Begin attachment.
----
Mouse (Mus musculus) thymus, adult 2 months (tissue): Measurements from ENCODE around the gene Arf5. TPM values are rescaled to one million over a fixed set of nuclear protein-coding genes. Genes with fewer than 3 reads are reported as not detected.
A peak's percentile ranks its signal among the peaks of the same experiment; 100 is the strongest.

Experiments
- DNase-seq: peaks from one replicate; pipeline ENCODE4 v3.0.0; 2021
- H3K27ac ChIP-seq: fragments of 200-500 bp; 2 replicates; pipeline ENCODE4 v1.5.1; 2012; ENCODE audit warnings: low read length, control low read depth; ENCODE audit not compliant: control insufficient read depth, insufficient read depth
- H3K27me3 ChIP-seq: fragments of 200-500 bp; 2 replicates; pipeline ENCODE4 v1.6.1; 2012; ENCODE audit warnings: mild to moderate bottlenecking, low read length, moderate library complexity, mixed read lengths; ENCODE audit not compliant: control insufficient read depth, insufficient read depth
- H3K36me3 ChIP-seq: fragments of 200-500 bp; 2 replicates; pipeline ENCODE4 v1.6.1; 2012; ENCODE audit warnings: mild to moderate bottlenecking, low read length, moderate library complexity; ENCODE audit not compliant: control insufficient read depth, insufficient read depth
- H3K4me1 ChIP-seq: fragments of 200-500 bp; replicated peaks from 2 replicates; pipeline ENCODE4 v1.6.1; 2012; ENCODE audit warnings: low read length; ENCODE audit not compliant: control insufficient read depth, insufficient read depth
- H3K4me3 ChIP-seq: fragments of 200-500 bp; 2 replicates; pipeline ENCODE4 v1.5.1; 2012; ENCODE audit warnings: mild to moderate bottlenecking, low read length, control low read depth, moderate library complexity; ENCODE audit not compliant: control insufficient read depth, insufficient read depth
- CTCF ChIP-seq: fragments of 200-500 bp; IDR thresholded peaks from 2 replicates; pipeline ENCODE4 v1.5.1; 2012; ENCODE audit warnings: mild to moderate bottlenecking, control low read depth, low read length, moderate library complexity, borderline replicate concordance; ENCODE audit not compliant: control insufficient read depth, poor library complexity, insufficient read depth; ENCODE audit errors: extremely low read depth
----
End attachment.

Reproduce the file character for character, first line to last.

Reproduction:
Mouse (Mus musculus) thymus, adult 2 months (tissue): Measurements from ENCODE around the gene Arf5. TPM values are rescaled to one million over a fixed set of nuclear protein-coding genes. Genes with fewer than 3 reads are reported as not detected.
A peak's percentile ranks its signal among the peaks of the same experiment; 100 is the strongest.

Experiments
- DNase-seq: peaks from one replicate; pipeline ENCODE4 v3.0.0; 2021
- H3K27ac ChIP-seq: fragments of 200-500 bp; 2 replicates; pipeline ENCODE4 v1.5.1; 2012; ENCODE audit warnings: low read length, control low read depth; ENCODE audit not compliant: control insufficient read depth, insufficient read depth
- H3K27me3 ChIP-seq: fragments of 200-500 bp; 2 replicates; pipeline ENCODE4 v1.6.1; 2012; ENCODE audit warnings: mild to moderate bottlenecking, low read length, moderate library complexity, mixed read lengths; ENCODE audit not compliant: control insufficient read depth, insufficient read depth
- H3K36me3 ChIP-seq: fragments of 200-500 bp; 2 replicates; pipeline ENCODE4 v1.6.1; 2012; ENCODE audit warnings: mild to moderate bottlenecking, low read length, moderate library complexity; ENCODE audit not compliant: control insufficient read depth, insufficient read depth
- H3K4me1 ChIP-seq: fragments of 200-500 bp; replicated peaks from 2 replicates; pipeline ENCODE4 v1.6.1; 2012; ENCODE audit warnings: low read length; ENCODE audit not compliant: control insufficient read depth, insufficient read depth
- H3K4me3 ChIP-seq: fragments of 200-500 bp; 2 replicates; pipeline ENCODE4 v1.5.1; 2012; ENCODE audit warnings: mild to moderate bottlenecking, low read length, control low read depth, moderate library complexity; ENCODE audit not compliant: control insufficient read depth, insufficient read depth
- CTCF ChIP-seq: fragments of 200-500 bp; IDR thresholded peaks from 2 replicates; pipeline ENCODE4 v1.5.1; 2012; ENCODE audit warnings: mild to moderate bottlenecking, control low read depth, low read length, moderate library complexity, borderline replicate concordance; ENCODE audit not compliant: control insufficient read depth, poor library complexity, insufficient read depth; ENCODE audit errors: extremely low read depth